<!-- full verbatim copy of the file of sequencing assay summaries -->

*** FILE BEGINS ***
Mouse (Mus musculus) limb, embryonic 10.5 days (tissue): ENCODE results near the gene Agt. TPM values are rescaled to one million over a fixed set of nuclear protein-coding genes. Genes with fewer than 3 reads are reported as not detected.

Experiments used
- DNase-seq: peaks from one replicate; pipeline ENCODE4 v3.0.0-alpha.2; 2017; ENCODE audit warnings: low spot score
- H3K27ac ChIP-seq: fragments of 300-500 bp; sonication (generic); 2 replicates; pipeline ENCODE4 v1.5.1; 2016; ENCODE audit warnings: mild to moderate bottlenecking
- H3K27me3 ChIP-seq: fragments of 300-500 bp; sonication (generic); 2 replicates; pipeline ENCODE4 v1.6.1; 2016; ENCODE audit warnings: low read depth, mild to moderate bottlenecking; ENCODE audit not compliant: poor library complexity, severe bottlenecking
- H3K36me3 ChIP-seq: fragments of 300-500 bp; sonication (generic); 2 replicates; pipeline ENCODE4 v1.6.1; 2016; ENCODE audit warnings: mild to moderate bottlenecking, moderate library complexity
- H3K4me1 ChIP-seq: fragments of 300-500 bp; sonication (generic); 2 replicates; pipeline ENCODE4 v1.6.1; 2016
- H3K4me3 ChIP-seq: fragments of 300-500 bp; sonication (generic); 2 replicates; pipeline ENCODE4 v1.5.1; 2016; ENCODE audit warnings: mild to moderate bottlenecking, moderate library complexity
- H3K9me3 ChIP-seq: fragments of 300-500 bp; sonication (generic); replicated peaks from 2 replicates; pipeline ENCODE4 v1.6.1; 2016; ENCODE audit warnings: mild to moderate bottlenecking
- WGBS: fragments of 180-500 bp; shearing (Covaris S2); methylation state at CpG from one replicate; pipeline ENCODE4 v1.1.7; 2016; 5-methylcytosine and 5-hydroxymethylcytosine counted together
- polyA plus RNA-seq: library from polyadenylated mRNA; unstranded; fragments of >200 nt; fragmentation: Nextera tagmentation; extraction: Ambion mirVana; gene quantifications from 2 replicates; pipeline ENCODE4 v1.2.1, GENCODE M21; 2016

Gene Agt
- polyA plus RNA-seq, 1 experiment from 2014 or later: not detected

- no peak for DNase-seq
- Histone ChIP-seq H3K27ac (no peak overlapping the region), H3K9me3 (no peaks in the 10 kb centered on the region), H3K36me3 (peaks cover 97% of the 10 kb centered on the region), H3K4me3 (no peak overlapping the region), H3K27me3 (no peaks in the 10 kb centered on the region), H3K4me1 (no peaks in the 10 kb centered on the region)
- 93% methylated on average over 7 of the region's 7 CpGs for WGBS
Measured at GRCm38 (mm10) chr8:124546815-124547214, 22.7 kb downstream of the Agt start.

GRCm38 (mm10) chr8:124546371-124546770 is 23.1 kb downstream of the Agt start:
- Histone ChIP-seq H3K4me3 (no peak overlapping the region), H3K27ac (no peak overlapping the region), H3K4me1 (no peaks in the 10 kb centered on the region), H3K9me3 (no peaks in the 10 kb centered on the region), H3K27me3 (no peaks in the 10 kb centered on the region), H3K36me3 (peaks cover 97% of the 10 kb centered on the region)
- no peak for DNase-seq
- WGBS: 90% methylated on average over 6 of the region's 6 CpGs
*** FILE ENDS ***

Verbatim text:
Mouse (Mus musculus) limb, embryonic 10.5 days (tissue): ENCODE results near the gene Agt. TPM values are rescaled to one million over a fixed set of nuclear protein-coding genes. Genes with fewer than 3 reads are reported as not detected.

Experiments used
- DNase-seq: peaks from one replicate; pipeline ENCODE4 v3.0.0-alpha.2; 2017; ENCODE audit warnings: low spot score
- H3K27ac ChIP-seq: fragments of 300-500 bp; sonication (generic); 2 replicates; pipeline ENCODE4 v1.5.1; 2016; ENCODE audit warnings: mild to moderate bottlenecking
- H3K27me3 ChIP-seq: fragments of 300-500 bp; sonication (generic); 2 replicates; pipeline ENCODE4 v1.6.1; 2016; ENCODE audit warnings: low read depth, mild to moderate bottlenecking; ENCODE audit not compliant: poor library complexity, severe bottlenecking
- H3K36me3 ChIP-seq: fragments of 300-500 bp; sonication (generic); 2 replicates; pipeline ENCODE4 v1.6.1; 2016; ENCODE audit warnings: mild to moderate bottlenecking, moderate library complexity
- H3K4me1 ChIP-seq: fragments of 300-500 bp; sonication (generic); 2 replicates; pipeline ENCODE4 v1.6.1; 2016
- H3K4me3 ChIP-seq: fragments of 300-500 bp; sonication (generic); 2 replicates; pipeline ENCODE4 v1.5.1; 2016; ENCODE audit warnings: mild to moderate bottlenecking, moderate library complexity
- H3K9me3 ChIP-seq: fragments of 300-500 bp; sonication (generic); replicated peaks from 2 replicates; pipeline ENCODE4 v1.6.1; 2016; ENCODE audit warnings: mild to moderate bottlenecking
- WGBS: fragments of 180-500 bp; shearing (Covaris S2); methylation state at CpG from one replicate; pipeline ENCODE4 v1.1.7; 2016; 5-methylcytosine and 5-hydroxymethylcytosine counted together
- polyA plus RNA-seq: library from polyadenylated mRNA; unstranded; fragments of >200 nt; fragmentation: Nextera tagmentation; extraction: Ambion mirVana; gene quantifications from 2 replicates; pipeline ENCODE4 v1.2.1, GENCODE M21; 2016

Gene Agt
- polyA plus RNA-seq, 1 experiment from 2014 or later: not detected

- no peak for DNase-seq
- Histone ChIP-seq H3K27ac (no peak overlapping the region), H3K9me3 (no peaks in the 10 kb centered on the region), H3K36me3 (peaks cover 97% of the 10 kb centered on the region), H3K4me3 (no peak overlapping the region), H3K27me3 (no peaks in the 10 kb centered on the region), H3K4me1 (no peaks in the 10 kb centered on the region)
- 93% methylated on average over 7 of the region's 7 CpGs for WGBS
Measured at GRCm38 (mm10) chr8:124546815-124547214, 22.7 kb downstream of the Agt start.

GRCm38 (mm10) chr8:124546371-124546770 is 23.1 kb downstream of the Agt start:
- Histone ChIP-seq H3K4me3 (no peak overlapping the region), H3K27ac (no peak overlapping the region), H3K4me1 (no peaks in the 10 kb centered on the region), H3K9me3 (no peaks in the 10 kb centered on the region), H3K27me3 (no peaks in the 10 kb centered on the region), H3K36me3 (peaks cover 97% of the 10 kb centered on the region)
- no peak for DNase-seq
- WGBS: 90% methylated on average over 6 of the region's 6 CpGs